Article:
As animals adapt to a rapidly changing planet, wildlife conservation has become a critical issue. Many scientific books have been written on the issue, but none like Rosemary Mosco's "Birding Is My Favorite Video Game."
Her whimsical book features cartoons that are both funny and jam-packed with important facts about animals, plants, fungi, bacteria and most importantly, conservation. She artfully weaves together science and art — something we explored when we first introduced you to her Bird and Moon comics. Her uniquely unstuffy approach teaches readers surprising and unusual facts about nature that they may not have known.
Mosco recently talked with us again about why she uses cartoons to tell her stories and her goal for the what the book can accomplish.
Mosco has devoted her life and career to animals and the environment. Those interests have been in her blood since she was a little kid — and she blames her mom for that.
"I grew up assuming that all kids play with baby mantids, or hold seeds in their outstretched hands for chickadees, or flip rocks to find baby garter snakes. I was very lucky."
And her passion and curiosity for flora and fauna only grew as she got older.
"You can fall in love with birds, then switch to identifying plants, then discover dragonflies, then move on to rocks," she says. "Once you get a kid interested in some part of nature, it snowballs. You'll never get bored."
Mosco has been drawing since she was very young, but she didn't get the idea to combine her love of nature and art until she 10 years old at nature camp.
"We were treated to a lecture by an artist from the local natural history museum. He talked about dinosaurs while drawing cartoons the whole time, and doing funny voices, too! I had no idea you could mix art and science in this way. It was eye-opening."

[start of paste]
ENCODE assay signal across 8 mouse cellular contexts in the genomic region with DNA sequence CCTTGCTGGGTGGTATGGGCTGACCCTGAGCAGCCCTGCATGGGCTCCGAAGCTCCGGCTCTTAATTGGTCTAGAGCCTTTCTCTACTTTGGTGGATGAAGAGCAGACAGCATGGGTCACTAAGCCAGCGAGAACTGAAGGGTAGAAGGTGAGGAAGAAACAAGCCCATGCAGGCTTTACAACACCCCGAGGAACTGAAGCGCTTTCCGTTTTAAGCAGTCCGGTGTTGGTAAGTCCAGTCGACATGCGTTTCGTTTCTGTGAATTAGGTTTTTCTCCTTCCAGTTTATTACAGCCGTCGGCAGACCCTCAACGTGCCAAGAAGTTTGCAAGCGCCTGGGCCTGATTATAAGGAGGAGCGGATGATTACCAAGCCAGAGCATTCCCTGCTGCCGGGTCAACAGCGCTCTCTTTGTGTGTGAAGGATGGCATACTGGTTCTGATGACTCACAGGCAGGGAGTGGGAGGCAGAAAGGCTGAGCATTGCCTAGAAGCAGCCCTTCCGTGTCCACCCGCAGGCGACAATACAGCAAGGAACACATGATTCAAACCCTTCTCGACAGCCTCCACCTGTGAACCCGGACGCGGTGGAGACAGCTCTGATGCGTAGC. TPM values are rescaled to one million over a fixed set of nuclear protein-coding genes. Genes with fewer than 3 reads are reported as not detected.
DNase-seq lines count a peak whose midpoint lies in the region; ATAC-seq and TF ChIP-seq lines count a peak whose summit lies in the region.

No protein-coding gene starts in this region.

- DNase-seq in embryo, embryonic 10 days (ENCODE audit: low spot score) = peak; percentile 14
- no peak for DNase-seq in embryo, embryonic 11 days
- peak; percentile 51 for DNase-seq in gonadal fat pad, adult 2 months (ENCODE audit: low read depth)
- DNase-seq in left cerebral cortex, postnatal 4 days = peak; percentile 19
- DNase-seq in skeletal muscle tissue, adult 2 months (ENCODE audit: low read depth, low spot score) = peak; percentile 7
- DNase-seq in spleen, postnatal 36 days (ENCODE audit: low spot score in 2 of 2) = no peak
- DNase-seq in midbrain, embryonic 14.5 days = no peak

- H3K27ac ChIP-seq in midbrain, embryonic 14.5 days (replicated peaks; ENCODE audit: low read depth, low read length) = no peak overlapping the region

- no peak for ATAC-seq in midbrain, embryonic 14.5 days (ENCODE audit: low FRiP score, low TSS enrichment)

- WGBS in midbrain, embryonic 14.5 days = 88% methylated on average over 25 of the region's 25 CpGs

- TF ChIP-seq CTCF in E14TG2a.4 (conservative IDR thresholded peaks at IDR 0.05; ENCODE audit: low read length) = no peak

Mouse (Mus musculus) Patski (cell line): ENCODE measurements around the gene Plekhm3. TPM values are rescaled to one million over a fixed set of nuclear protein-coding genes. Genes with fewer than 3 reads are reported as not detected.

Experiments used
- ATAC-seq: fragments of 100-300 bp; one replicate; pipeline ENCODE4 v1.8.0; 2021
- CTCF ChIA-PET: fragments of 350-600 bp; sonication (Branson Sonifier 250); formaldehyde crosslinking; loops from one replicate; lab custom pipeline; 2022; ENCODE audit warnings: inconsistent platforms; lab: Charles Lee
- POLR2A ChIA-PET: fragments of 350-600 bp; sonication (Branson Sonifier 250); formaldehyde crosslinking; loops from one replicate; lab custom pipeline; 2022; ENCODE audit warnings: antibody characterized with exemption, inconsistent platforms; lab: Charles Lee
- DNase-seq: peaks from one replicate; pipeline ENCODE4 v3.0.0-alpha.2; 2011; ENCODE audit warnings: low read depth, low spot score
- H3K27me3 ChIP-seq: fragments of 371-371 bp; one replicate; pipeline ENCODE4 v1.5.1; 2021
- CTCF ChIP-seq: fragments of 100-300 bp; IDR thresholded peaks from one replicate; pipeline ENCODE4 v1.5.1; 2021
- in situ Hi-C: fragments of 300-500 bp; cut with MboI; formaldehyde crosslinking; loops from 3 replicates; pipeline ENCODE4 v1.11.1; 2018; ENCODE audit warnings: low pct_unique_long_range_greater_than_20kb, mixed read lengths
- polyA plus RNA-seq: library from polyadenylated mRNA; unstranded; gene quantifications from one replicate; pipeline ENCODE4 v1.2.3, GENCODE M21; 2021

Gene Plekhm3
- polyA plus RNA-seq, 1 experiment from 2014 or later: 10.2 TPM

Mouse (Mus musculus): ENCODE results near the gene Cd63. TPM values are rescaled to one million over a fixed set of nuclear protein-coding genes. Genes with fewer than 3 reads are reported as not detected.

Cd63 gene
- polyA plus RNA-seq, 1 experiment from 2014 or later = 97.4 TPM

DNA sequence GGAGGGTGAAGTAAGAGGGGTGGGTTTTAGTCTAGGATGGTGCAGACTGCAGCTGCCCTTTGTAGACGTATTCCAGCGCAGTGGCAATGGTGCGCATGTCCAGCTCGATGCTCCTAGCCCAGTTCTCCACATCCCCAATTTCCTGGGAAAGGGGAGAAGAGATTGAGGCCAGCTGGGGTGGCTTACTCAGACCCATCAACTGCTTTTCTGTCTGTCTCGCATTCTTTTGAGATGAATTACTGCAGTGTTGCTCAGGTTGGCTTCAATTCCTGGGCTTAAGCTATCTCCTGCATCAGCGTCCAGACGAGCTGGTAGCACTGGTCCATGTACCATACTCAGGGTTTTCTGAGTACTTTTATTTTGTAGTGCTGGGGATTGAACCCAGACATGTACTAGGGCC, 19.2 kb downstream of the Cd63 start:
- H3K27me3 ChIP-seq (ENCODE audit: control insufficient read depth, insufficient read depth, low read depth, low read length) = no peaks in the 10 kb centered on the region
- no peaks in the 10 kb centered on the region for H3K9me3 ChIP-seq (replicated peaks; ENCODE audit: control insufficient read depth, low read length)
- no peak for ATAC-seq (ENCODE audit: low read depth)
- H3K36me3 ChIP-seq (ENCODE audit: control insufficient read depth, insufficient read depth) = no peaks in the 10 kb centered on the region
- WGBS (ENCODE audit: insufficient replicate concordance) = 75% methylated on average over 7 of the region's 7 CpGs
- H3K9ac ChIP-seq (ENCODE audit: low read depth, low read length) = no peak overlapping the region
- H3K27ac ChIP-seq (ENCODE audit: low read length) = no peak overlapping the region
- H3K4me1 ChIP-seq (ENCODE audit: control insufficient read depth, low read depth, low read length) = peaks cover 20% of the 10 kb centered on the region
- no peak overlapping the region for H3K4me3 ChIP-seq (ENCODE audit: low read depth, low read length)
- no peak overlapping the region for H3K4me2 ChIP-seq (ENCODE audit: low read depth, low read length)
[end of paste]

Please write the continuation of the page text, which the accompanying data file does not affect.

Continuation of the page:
But deciding on which facts work best in a comic format and coming up with a funny joke is easier said than done.
"Sometimes I start with a fact, sometimes a joke, and sometimes just a fun sketch. If the idea makes my friends laugh, and if it touches on some part of an animal's behavior or ecology, I stick with it. I spend a while fleshing it out and doing research. I rearrange panels and try different expressions. I tend to work pretty slowly. That's a frustrating part of making comics — five seconds' worth of reading can take a month to create."
And the hardest part of all Mosco says? Writing the jokes.
"I'm bursting with facts about nature. Every plant and animal is amazing if you look at it the right way. Pigeons? They mate for life and feed their babies milk from their throats. Mice? They sing ultrasonic tunes to woo their partners. The cool facts are endless. I find it much more difficult to craft a fact into a joke that will catch a reader's attention."
Through her jokes, she wants to "give people a laugh, encourage them to love the world around them and help them protect what they love."
Oh, and of course this: "I want them to appreciate the majesty of turkey vultures. Those birds are fabulously disgusting and criminally underrated."
Mosco covers a variety of topics in her latest book, which is divided into five parts — feathers, scales, fins & others, seasons, so you want to be a biologist and tips & tricks. Since it covers a wide variety of topics in singular cartoons, it doesn't have to be read in a specific order.
"I want people to read it like they'd experience a nature hike. They should ramble around and stop to examine anything that catches their interest."
But her book takes a serious tone when it comes to conservation and climate change. Mosco believes whole-heartedly that it's up to us to save this planet.
"Our wild creatures are already facing habitat destruction, species loss, the spread of pests and diseases and now on top of it, a shifting climate. It's tough and often disheartening. But we've got solutions, and we humans are uniquely good at tackling tough problems. I mean, your average endangered bird or fish is terrible at writing a coherent letter to its representatives."
Mosco hasn't lost hope.
"There are so many people working incredibly hard to keep all wildlife (including humans!) happy and healthy."
In the end, Mosco wants her readers to fall in love with the environment.
"I want people to discover that they live in an incredible world. I want them to fall in love with the plants, animals, fungi, bacteria and other life. And then I want them to feel empowered so that they protect what they love!"